COVID Vaccine Mythbusters

The vaccines are here and they are getting our country back to normal. But they only work if you get one. Still, hesitancy persists. Myths abound. Eduction – Mythbusters – can answer concerns to better understand the vaccines.


The vaccines are safe.

Fact: The COVID-19 vaccines followed the same process all vaccines do and showed no major safety concerns in trials.

All vaccines go through rigorous safety testing, includng COVID vaccines that were developed quickly. The FDA sets rigorous safety standards for vaccines to meet before they are approved, which include four phases. Even though these vaccines were developed fast, they didn’t skip any steps in that process. Only the red tape was cut.

Neither the Pfizer nor Moderna vaccines showed any major safety concerns in their trials, and each one was monitored by an independent safety board. They do not carry the live virus, meaning you can’t catch COVID-19 from the vaccine. Most importantly, each vaccine showed about 95% efficacy at preventing mild and serious symptoms of COVID-19.

The Johnson & Johnson vaccine went through similar trials. The blood clots reported with the J & J vaccine are very rare – occurring at a rate of about 7 per 1 million vaccinated women between 18 and 49 years old, but vaccinations of J&J were stopped while the blood clots were investigated. After reviewing the data, CDC and FDA recommended use of the J&J vaccine resume, given that the known and potential benefits outweigh the risks.

You cannot get COVID-19 from the vaccines

Fact:The vaccines cannot give you the virus.

The Pfizer, and Moderna vaccines do not contain any live virus, weakened virus, dead virus or any infectious element, so there is no way for the vaccine to give you Covid-19. The best way to understand the mRNA vaccines is that they carry a set of instructions to teach your body’s immune system how to attack the coronavirus. The Johnson & Johnson vaccine uses a different technology to send similar instructions.

Vaccines do not threaten fertility.

Fact: The vaccine does not threaten women’s fertility or harm the placenta.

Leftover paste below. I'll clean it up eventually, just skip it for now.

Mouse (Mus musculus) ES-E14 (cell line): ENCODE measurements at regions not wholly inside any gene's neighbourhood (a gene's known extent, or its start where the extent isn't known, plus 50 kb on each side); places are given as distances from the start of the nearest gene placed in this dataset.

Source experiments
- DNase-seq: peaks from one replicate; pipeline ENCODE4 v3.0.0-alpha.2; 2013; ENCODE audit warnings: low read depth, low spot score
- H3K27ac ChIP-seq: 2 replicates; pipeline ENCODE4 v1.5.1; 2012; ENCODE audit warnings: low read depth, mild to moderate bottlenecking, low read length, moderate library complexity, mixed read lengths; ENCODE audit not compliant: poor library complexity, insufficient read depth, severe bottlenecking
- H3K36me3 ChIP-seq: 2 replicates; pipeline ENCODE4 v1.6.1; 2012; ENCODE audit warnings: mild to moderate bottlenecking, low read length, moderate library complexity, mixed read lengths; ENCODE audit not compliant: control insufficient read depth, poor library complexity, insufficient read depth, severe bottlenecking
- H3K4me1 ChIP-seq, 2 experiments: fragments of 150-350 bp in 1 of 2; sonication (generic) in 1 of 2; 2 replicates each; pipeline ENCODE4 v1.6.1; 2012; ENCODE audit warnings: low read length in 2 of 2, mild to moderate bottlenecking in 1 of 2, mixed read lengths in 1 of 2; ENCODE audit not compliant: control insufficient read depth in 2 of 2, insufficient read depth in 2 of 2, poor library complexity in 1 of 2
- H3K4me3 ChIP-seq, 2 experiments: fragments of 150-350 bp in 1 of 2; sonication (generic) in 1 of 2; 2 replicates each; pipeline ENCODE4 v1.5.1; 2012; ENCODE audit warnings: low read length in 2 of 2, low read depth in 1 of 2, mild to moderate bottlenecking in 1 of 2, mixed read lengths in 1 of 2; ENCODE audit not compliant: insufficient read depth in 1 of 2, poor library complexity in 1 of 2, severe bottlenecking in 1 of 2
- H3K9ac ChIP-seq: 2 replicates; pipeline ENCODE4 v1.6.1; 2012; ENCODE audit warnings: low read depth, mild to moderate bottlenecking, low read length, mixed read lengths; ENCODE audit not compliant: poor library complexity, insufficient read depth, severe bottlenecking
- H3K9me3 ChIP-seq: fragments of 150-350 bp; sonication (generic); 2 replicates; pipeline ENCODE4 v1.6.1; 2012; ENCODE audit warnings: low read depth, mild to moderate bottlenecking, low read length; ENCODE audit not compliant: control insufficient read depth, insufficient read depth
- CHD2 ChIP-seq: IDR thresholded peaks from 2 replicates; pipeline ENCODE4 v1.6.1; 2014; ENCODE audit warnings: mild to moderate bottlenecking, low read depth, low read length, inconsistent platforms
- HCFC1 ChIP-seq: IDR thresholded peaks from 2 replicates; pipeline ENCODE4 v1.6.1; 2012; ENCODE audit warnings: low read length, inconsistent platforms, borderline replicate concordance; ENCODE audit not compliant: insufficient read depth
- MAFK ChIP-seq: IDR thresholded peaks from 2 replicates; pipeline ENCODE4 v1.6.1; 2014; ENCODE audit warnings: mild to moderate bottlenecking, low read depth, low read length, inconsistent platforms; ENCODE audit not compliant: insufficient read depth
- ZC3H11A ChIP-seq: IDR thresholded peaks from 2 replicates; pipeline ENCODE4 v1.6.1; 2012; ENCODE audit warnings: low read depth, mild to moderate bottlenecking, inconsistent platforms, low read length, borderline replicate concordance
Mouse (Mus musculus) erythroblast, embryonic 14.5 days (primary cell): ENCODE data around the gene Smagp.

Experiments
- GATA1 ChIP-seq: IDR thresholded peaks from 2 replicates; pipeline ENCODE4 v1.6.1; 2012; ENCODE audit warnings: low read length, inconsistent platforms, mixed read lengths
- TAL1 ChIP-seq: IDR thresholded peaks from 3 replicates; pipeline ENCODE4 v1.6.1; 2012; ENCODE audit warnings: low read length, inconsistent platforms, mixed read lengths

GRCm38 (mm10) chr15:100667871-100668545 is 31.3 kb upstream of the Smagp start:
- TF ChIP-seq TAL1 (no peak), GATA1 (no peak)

The Pfizer and Moderna vaccines cause our immune systems to make antibodies to something called a “spike” protein on the coronavirus. These antibodies cannot attack a similar protein, syncytin, that is made in the placenta during pregnancy.

Evidence from the clinical trials showed (set ital)no(end set ital) effect on fertility, and this is true for all available COVID vaccines. There is (set ital)no(end set ital) increased risk of infertility, pregnancy loss, stillbirth, or congenital abnormalities. This information comes from the American Society for Reproductive Medicine, which recommends that anyone considering a future pregnancy should get vaccinated. The risks of COVID are far greater than the risks of vaccination.

We know COVID-19 causes long-term damage.

Fact: It can be a long road to recovery, and many COVID survivors are living with long-term effects.

Fatigue, shortness of breath, persistent loss of sense of smell, and damage to the heart, lungs, kidneys, and brain are just a few symptoms on a long and wide- ranging list of the lingering effects of COVID-19.

You still need the vaccine even if you had the virus.

Fact: Natural immunity doesn’t last forever, and you can catch COVID-19 again.

Although your body builds up natural immunity for a period after infection, researchers warn that you could get the virus again. The vaccine is the safest, fastest way to protect yourself and our loved ones.

We cannot achieve herd immunity by letting the virus spread in the community.

Fact: Herd immunity through natural infection is not possible. Vaccines are the best way to eliminate the virus.

Herd immunity occurs when enough people in a community contract and recover from a virus that they develop the natural immunity to protect them from the disease going forward. To reach herd immunity, about 80% of people have be immune to the disease. The only way to reach this number is through vaccination.

Kids can spread the virus.

Fact: Children can both catch and spread the virus.

While research is still being conducted, studies show that children catch and spread COVID-19 about half as much as adults — enough to contribute to community spread. That risk goes up as children get older, with high school students three times as likely as elementary students to catch the virus. To date, the U.S. has recorded more than 500,000 COVID-19 cases in schools.

You need the vaccine even if you live in rural areas.

Fact: Living in the country does not make you immune to COVID.

Living isolated with few neighbors and away from crowded areas does not make you safe from COVID. Even if you never had the flu or a flu shot you can get sick. When you or a family member run a simple errand to the grocery or pharmacy, attend church services or visit family you can be exposed to people who may unknowingly be carrying the virus.

Questions about the COVID vaccine? Talk to your doctor.

Chris Smith of Muncy was a prevention education/highway safety specialist for over 35 years and is a member of Let’s End COVID!
Published 5/29//21

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